Early account of power brakes
Moreso, Porsche didn’t skimp in the brakes either. The giant mechanically operated drums are so big that some versions of the S were fitted with Bosch vacuum-operated motors to help in applying them. (Power brakes wouldn’t come to many areas of racing until 50 years later.) Once again, the Porsche genius was to add innovation to innovation. In several models, the brakes were hand-adjustable from the driver’s seat and the brake drums were copper-plated to accelerate heat dissipation.
With the same basic construction, the 6.3-liter engine was followed by the 6.8-liter, which supplied 180 horsepower in supercharged form under the hood of the 680 S. The S also benefited from a lower frame than the 680. In 1927, at Nurburgring, the Mercedes-Benz S totally dominated the German Grand Prix, placing first, second, third and fifth.
Supercharger improves power even further
The subsequent year, Porsche, who was on his way out at Mercedes-Benz, bumped up the engine’s displacement to 7.1-liters. In this form, the engine was good for 170 horsepower at 2900 rpm when normally aspirated, and when the Rootes-type supercharger kicked in horsepower dashed up to 225. In straightforward Porsche fashion, the supercharger was attached forward of the block and driven by the crankshaft, sending its 12 pounds/square inch of boost into the side-draft carburetor. Drivers were requested to limit their supercharged burst to less than 15 seconds in duration.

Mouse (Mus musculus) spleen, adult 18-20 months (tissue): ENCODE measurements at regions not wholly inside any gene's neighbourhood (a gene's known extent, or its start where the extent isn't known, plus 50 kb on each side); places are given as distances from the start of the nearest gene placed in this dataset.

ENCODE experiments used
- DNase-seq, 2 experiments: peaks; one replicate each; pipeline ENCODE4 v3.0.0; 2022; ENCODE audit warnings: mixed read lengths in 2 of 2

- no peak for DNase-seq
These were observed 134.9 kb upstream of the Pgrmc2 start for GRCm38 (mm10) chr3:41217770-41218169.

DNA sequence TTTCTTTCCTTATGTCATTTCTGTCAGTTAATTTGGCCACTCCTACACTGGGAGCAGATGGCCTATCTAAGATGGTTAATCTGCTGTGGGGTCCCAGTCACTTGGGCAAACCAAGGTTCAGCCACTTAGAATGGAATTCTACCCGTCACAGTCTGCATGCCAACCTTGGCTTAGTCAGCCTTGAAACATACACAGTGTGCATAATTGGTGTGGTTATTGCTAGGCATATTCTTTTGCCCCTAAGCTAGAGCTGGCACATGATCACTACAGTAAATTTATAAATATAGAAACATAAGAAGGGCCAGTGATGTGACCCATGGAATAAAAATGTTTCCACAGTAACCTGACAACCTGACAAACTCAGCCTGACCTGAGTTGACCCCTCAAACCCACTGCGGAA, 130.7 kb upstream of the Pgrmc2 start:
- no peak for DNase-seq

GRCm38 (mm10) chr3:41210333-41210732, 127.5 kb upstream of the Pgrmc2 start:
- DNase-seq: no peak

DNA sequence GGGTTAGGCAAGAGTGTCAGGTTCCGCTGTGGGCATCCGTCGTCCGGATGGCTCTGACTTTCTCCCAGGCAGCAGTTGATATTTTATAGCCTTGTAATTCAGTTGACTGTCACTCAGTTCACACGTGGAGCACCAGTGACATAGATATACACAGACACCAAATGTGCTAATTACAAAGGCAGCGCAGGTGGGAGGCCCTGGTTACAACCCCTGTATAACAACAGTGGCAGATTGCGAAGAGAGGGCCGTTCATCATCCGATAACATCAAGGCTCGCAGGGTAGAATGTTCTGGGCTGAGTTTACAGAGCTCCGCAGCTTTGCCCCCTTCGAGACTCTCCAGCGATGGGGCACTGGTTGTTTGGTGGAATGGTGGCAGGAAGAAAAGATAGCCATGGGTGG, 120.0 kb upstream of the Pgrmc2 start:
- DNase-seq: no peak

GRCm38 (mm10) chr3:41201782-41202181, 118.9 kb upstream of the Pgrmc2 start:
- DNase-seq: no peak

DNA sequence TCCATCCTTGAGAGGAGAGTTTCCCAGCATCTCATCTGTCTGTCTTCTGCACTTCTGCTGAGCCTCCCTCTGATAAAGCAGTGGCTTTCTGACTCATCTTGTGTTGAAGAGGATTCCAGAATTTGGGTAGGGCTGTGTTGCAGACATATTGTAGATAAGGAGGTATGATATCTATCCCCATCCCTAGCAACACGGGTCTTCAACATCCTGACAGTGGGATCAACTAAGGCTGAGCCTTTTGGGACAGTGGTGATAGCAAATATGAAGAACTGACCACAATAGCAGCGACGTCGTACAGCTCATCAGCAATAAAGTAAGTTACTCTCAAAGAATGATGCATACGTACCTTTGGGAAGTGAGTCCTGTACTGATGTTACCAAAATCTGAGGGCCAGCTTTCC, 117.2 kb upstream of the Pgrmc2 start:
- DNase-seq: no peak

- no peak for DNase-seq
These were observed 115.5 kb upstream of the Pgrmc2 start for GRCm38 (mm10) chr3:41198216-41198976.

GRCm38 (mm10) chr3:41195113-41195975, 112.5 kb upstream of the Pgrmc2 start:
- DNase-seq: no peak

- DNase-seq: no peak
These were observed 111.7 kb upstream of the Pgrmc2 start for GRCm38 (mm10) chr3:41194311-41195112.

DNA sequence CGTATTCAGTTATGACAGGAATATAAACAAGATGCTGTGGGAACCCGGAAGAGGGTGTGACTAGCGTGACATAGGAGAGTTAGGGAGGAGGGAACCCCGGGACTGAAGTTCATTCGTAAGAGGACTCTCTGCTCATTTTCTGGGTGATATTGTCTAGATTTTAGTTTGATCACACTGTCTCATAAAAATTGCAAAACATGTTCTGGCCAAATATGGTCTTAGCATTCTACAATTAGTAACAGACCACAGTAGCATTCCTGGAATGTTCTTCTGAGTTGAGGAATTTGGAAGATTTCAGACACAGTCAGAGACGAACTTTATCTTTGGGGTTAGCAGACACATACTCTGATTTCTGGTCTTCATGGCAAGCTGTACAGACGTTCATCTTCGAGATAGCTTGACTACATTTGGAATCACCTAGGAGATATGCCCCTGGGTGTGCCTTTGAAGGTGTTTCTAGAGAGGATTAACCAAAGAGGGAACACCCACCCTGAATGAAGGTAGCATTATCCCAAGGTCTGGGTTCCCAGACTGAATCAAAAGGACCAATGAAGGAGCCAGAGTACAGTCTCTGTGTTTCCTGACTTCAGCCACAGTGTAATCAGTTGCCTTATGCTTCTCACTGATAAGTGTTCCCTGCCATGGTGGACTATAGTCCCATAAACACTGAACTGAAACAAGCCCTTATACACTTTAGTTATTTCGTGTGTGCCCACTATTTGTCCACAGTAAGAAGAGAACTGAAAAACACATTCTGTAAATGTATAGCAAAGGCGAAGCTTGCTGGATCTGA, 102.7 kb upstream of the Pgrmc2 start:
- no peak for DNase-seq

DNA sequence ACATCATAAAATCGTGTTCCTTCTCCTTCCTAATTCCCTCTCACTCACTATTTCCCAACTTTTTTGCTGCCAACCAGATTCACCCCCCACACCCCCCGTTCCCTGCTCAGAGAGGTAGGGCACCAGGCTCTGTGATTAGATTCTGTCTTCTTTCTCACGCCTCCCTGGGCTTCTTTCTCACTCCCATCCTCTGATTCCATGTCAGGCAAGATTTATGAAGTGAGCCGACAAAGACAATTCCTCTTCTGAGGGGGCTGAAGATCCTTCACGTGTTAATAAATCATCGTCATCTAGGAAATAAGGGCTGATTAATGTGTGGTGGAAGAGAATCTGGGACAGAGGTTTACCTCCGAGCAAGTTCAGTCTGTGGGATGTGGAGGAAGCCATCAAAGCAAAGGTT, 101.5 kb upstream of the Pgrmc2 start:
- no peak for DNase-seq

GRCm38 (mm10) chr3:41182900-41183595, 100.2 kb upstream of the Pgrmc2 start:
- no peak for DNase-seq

With this enormously powerful engine driving his short-wheelbase SSK, Rudolph Caracciola led another Mercedes-Benz sweep in the 1928 German Grand Prix. Mercedes-Benz SS models, fortunately finished second and third.
Consumer model developed
However, far from just a racing special, the S and SS models (and a few SSK’s) were also fitted with roadster or 4-seat touring bodies and sold to customers for everyday use. Even in this form, the SS was capable of speeds of more than 100 miles per hour, and a special SSKL (“L” designating light) with a streamlined body attained 156 miles per hour at a Berlin race circuit in 1931.
By 1931, of course, Porsche had gone on into the consulting work that would eventually result in the Kubelwagen, the Volkswagen, the rear-engined Auto Union Grand Prix car and the German Tiger tank. By then, both his fame and the fame of the legendary Mercedes-Benz S, SS, and SSK had been secured forever.